Basel Committee to consult on scrapping op risk modelling

Regulators are set to propose a single simple method for calculating operational risk capital

On the scrapheap: the AMA may soon be obsolete

Global banking regulators plan to publish a consultation in December on disposing of operational risk modelling, in a surprise response to frequent criticisms of the decade-old advanced measurement approach (AMA).

The Basel Committee on Banking Supervision will also seek views on a new standardised approach, designed to replace all existing and proposed methods of calculating regulatory capital for operational hazards, according to Bill Coen, the committee's secretary general.

"There are always two sides of a debate. But when it comes to the advanced measurement approaches for operational risk, the views largely converge in the same direction – that the AMA has not worked as intended," Coen says in an exclusive interview with "When we consult by the end of the year on a revised standardised approach, I expect we will also propose removing the advanced modelled approach from the regulatory framework."

The future of the AMA has been the subject of intense discussion among regulators and industry figures since the Basel Committee suggested in November 2014 that the method might need to be simplified. The modelling approach has come under fire for being too complex and inconsistently applied and therefore producing wildly divergent capital levels.

Regulators have floated a number of possible amendments to the AMA, such as a lower confidence interval and better use of scenario analysis, and have hinted that the method may even be scrapped – but the latter option has been viewed by operational risk professionals and people close to the Basel Committee as the less likely outcome.

The new method the international supervisors plan to put forward in December will be called the standardised measurement approach (SMA). It is meant to replace the techniques currently in use – the AMA and the basic indicator and standardised approaches – as well as the revised standardised approach (RSA) proposed by the Basel Committee in October 2014, Coen says.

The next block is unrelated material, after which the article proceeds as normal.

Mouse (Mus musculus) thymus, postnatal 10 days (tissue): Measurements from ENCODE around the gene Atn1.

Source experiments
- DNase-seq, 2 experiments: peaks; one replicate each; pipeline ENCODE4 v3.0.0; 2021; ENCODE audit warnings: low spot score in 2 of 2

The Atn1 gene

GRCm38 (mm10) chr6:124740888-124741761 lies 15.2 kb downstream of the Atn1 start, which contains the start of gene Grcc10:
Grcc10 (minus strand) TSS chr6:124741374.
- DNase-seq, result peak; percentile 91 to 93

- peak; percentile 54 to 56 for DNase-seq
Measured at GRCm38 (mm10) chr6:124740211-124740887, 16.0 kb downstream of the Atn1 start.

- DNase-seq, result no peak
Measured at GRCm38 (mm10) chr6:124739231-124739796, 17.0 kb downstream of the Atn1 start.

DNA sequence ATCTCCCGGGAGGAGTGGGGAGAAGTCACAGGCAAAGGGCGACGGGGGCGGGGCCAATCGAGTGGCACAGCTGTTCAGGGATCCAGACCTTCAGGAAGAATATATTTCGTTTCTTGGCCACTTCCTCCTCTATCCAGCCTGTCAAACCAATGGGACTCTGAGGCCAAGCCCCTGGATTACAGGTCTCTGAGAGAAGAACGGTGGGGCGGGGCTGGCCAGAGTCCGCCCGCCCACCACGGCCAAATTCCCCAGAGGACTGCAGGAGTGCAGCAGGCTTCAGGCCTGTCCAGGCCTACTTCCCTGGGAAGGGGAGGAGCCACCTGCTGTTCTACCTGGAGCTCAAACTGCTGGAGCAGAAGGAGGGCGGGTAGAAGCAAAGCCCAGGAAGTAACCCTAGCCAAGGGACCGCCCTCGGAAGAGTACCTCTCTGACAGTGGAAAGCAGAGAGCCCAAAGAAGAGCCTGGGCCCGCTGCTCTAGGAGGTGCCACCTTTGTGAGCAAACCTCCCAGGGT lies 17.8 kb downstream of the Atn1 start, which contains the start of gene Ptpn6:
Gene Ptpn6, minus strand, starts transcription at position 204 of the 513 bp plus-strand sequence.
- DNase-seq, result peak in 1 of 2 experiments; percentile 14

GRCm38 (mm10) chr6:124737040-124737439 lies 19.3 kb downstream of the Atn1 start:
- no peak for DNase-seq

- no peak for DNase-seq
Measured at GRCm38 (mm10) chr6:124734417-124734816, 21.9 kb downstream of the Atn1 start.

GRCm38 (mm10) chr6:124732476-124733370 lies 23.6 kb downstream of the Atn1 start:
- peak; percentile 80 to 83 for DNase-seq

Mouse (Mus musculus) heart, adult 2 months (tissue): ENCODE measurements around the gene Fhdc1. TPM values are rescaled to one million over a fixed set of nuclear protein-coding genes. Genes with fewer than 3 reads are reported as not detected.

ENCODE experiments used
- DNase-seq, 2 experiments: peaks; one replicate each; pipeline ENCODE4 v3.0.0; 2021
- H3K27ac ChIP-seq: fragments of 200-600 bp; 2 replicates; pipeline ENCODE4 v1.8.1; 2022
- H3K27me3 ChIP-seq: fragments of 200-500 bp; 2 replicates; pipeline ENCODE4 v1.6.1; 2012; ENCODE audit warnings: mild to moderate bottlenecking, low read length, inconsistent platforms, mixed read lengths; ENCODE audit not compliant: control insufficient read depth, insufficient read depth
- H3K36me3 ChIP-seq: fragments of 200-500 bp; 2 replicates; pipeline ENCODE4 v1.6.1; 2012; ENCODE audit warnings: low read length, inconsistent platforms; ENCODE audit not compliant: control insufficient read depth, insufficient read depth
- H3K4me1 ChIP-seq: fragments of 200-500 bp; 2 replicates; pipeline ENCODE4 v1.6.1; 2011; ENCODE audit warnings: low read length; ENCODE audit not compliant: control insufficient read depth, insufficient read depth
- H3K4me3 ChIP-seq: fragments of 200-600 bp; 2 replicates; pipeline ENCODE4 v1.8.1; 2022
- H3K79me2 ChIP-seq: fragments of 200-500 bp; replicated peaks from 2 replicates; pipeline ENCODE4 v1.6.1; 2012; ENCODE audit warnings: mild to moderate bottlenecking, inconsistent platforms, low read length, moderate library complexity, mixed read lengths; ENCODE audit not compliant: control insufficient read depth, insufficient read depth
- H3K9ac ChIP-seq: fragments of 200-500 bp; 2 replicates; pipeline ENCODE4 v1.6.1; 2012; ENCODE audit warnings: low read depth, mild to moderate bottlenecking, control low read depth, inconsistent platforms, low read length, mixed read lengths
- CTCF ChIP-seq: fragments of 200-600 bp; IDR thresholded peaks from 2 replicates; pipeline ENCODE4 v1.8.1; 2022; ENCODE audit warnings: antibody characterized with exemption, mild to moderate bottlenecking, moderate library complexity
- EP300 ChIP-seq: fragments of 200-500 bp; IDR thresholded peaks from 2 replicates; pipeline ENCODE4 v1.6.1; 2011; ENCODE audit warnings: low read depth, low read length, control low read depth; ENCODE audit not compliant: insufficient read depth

He adds that the SMA is an improvement on current non-modelling methods and has been designed to suit all banks, irrespective of their size and risk profile. "It's a simple approach, but also much more risk-sensitive approach than what we've proposed and what's currently in place." He declined to provide further details, saying it is "still a work in progress".

The SMA will borrow from the AMA by incorporating a requirement for banks to collect data on operational risk losses, but internal modelling will not be factored in when calculating regulatory capital. While the usefulness of the AMA as a way of determining capital levels has been questioned, the industry and supervisors agree that the loss data aggregation and modelling of risks that the method involves improve risk management

The RSA – the Basel Committee's previous attempt at reforming simpler approaches – was aimed at providing a more accurate reflection of a bank's risk level than the basic indicator and standardised approaches, by using a new proxy called the 'business indicator' in place of gross income. Gross income has been widely criticised as a risk-insensitive measure, notably by the UK's Prudential Regulation Authority, which wrote in July: "During the recent economic downturn, incomes dropped but operational risk exposures, in many cases, remained the same or increased." However, the revised approach drew overwhelmingly negative responses from the industry.

It is unclear whether the SMA will rely on gross income or the RSA's business indicator – which adds up three measures of business activity linked to income – or on another proxy entirely.

The Basel Committee intends to publish the new consultation on operational risk capital after its next meeting, scheduled for December 1–2, and before the end of the year, Coen says.

Click here to read's in-depth analysis of the consequences of scrapping AMA.

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